WHEN penning her autobiography, Joy McKean had to remind herself she was telling her story, and not merely relating tales of late husband and country music great Slim Dusty.
"My publisher said to me, 'you can't talk about it as Slim, as it's [about] what it was like for you'," she said.
"We spent so much time together, so it's a key part of the story.
"But so many people have said, 'what was it like for a woman out there, travelling under those conditions in those times?'
"I was trying to write my story of what it was like from a woman's point of view."
Riding this Road details McKean's career as a performer and songwriter, her decades of touring around Australia, and her marriage of more than 50 years to Slim Dusty.
McKean wrote many of Dusty's most famous songs and won the first Golden Guitar awarded at the Tamworth Country Music Festival for Lights on the Hill, which also received an ARIA Award.
McKean, now 84, has previously written bestselling books Another Day, Another Town, the biography of Slim Dusty, and I've Been There (And Back Again).
"It's an awful lot of years to have to remember and write about," she said.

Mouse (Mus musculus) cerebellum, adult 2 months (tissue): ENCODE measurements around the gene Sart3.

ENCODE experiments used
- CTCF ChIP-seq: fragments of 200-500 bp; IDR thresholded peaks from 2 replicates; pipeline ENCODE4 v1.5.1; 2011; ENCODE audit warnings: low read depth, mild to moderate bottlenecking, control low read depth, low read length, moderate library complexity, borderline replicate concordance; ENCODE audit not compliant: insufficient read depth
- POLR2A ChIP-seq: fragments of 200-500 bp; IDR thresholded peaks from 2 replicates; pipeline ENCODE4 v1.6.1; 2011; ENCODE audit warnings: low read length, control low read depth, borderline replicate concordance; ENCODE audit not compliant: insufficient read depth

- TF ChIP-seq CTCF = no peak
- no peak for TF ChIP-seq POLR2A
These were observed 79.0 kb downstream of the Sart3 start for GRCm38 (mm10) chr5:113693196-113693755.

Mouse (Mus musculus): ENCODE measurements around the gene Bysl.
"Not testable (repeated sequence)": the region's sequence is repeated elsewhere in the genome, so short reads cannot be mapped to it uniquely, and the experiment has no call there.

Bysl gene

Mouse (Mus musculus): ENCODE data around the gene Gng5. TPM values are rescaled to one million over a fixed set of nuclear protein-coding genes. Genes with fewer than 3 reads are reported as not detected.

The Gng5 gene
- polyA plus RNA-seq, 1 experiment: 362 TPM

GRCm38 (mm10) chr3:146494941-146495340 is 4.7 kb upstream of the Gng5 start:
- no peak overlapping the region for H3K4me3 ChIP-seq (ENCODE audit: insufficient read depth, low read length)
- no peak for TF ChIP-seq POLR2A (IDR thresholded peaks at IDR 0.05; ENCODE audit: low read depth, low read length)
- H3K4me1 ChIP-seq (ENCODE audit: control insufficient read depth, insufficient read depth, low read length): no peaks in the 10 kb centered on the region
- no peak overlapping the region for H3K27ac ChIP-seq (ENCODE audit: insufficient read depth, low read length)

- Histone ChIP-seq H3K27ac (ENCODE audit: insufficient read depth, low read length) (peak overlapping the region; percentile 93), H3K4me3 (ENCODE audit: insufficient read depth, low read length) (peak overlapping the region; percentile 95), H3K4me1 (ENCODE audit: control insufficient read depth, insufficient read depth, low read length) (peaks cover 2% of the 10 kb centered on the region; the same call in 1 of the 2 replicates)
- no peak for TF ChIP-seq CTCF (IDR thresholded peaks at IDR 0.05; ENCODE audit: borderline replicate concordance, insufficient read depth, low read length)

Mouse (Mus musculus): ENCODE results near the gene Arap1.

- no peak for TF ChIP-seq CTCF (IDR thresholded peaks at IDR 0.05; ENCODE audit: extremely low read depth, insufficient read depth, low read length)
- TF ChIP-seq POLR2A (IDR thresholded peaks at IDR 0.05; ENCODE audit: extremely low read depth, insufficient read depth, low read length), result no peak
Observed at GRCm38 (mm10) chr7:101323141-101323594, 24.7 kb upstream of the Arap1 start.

"I just jotted down some of the big events in my life, and remember things that stood out for me in my lifetime.
"I had to research and check a few dates, but luckily I've got a good memory.
"In the early days of touring I had diaries.
"I'd write after the shows, or the next day . . . those diaries were absolutely invaluable.
"They remind me of who we toured with, memorable shows we played, people we met, things that were happening."
She said touring in an era before television and often in remote areas which struggled to pick up radio meant people were much more isolated.
"Very often, our show would be the only entertainment that came into the town for months," she said.
McKean started her singing career as a teenager when she and her sister Heather compered their own radio program, The Melody Trail, breaking new ground as the first women to host an Australian radio show.
McKean didn't want to merely craft "soft songs" - she wanted her songs to reflect the often gruelling road life.
"Women didn't write songs for men to sing, but I did, even though we didn't broadcast that to begin with.
"It took a lot of truckies a long time to believe a woman wrote Lights on the Hill."
McKean will discuss her book at Kiama Library this Saturday from 2.30pm to 3.30pm. The event is supported by Friends of Kiama Library, and will feature an author talk and a brief Q&A.
"It's been an interesting life," she said. "A lot of fun overall, but some very hard times as well."
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